His: I realise I'm not very good so I need all the help I can get and am happy to spend money to get a decent bat.

Am I just tight?!?

28 August 2007

Pressure in the field and a sign of being with proper cricketers

So you stop and watch a cricket match and you soon work out roughly the standard by all sorts of things - the setting of the field, whether the fielders are in grown up or schoolboy/girl places, whether they walk in properly and the returns to the keeper quite apart from the standard of the bowling and strokes played.
But I recently found out whilst playing a game that was frighteningly above my standard (why had I agreed to play?) of another much more reliable indicator. How the ball gets back to the bowler after it's gone dead.
Quite early in our fielding session in this game I noticed that it was never dropped and it wasn't just gentle loops keeper-slip-gully-square cover-extra-mid off-bowler. It was often slip or even keeper to mid off and these guys just never dropped it (40 overs!).
So ever other over I'm at cover and the pressure's building (it only went rarely down the leg side) would I be the first to drop it?
Bowling was a nice release from pressure and then long off was a blessed relief.
Did I drop it? What do you think?
And the team I was playing for? The Barmy Army - some seriously good players there ( but not seriously in the literal sense)

26 August 2007

Positives for Ian Bell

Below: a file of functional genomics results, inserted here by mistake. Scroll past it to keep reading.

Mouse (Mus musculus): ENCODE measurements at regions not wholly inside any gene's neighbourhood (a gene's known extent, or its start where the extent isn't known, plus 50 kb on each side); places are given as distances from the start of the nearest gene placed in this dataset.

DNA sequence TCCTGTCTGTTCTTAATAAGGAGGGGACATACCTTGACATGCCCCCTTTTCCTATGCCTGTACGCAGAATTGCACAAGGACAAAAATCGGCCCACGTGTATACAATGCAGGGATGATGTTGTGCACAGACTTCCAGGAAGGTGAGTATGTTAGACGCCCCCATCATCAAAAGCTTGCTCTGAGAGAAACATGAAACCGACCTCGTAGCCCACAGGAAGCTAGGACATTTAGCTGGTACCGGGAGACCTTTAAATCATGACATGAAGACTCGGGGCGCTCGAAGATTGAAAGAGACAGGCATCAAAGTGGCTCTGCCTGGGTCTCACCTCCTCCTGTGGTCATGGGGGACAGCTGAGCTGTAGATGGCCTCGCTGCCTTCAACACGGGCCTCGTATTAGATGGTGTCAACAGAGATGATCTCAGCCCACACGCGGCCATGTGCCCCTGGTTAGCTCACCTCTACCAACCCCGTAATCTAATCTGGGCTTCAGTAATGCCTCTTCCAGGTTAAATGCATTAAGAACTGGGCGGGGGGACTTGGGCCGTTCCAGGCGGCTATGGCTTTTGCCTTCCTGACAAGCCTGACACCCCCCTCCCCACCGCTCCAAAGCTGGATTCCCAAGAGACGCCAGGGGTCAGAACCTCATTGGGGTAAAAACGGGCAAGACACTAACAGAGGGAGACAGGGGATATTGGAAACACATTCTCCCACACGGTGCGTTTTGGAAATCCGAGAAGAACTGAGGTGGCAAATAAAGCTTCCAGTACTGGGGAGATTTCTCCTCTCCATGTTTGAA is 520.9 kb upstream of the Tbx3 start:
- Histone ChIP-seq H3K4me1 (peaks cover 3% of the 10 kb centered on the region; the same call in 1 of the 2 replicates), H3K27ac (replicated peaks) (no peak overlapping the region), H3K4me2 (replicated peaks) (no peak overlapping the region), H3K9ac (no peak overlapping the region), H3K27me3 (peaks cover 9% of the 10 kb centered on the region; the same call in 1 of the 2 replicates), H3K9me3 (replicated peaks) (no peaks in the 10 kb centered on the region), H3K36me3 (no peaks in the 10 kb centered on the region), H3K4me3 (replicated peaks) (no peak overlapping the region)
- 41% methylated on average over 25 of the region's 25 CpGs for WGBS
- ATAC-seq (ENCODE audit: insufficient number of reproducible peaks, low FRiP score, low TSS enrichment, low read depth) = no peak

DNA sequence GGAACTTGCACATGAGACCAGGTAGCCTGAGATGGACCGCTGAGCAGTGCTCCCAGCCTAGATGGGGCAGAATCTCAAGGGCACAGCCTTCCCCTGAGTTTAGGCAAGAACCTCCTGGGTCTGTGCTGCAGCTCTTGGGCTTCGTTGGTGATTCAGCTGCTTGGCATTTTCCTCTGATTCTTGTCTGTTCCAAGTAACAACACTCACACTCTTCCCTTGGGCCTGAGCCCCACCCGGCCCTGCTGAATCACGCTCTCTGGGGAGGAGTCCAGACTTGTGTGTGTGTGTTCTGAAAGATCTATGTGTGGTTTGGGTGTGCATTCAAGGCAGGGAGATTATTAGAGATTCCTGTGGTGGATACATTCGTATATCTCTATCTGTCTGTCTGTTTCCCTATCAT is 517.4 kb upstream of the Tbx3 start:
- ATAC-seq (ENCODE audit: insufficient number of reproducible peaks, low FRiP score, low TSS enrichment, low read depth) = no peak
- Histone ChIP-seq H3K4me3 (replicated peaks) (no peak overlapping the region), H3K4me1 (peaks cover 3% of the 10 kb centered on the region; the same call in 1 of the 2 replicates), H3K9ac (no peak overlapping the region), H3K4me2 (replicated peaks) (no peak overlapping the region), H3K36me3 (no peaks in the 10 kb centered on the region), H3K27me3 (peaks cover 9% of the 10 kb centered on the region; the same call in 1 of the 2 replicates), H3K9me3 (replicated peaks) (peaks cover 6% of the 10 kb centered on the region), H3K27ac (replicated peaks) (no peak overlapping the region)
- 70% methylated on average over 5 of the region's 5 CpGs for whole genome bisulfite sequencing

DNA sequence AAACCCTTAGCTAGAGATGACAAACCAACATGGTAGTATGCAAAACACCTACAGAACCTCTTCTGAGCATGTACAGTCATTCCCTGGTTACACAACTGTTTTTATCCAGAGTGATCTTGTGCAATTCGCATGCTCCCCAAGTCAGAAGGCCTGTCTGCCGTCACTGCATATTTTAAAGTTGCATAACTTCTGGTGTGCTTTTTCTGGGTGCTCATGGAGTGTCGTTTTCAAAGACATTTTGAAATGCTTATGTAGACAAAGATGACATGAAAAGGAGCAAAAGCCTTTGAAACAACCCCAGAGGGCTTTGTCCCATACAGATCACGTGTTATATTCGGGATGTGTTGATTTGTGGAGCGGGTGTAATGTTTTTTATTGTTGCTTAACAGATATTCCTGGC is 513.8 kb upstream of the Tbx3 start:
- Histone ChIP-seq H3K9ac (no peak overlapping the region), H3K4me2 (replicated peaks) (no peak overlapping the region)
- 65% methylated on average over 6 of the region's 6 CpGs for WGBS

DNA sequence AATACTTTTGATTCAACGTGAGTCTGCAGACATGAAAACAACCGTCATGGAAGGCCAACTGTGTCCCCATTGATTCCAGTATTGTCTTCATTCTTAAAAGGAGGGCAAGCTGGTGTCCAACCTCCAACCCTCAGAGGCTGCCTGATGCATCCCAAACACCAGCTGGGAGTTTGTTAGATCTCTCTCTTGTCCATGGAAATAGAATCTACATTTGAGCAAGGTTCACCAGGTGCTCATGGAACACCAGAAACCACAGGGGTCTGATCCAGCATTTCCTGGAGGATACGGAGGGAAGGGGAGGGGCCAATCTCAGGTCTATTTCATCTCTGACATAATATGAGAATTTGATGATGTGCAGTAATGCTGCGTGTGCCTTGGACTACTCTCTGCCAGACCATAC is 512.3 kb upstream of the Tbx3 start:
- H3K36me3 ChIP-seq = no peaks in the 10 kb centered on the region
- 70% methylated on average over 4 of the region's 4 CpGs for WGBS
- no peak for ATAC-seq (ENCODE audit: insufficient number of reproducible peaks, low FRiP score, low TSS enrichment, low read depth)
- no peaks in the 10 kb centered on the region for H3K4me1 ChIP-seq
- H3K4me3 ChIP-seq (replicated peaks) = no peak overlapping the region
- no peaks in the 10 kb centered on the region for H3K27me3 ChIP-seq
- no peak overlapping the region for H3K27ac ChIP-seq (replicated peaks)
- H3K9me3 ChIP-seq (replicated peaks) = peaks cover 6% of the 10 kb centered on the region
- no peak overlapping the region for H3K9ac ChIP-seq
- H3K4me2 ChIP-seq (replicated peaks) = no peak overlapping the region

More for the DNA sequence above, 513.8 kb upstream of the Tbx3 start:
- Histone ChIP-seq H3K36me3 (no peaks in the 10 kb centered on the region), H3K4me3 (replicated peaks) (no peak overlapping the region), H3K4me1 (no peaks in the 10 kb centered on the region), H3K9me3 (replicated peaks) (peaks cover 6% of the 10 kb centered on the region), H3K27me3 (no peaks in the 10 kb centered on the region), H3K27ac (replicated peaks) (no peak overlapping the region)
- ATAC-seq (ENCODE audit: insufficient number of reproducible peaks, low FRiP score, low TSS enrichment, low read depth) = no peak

Never let it be said that I don't give both sides of the argument when it comes to Ian Bell. Fellow Cricket Burbler Dave McCabe will be happy to see this Cricinfo article showing that Bell's record over the last few years is not as bad as critics like me would have you believe. His average of 37.95 puts him 6th in the all time list of England ODI averages behind the illustrious list of Pietersen, Knight, Fairbrother, Lamb and Smith. I wonder what their real averages would be?

Powerplay changes from 1st October

Given my rants about England leaving out Panesar from the last ODI against India, it's good news that the rules about fielders in the 2nd and 3rd powerplays will change from 1st October. Given that a 3rd fielder will be allowed outside the ring in the 2nd and 3rd powerplays, England may be persuaded to play Panesar come what may, as opposed to the current defensive thinking that sees him dropped whenever the boundaries are relatively short.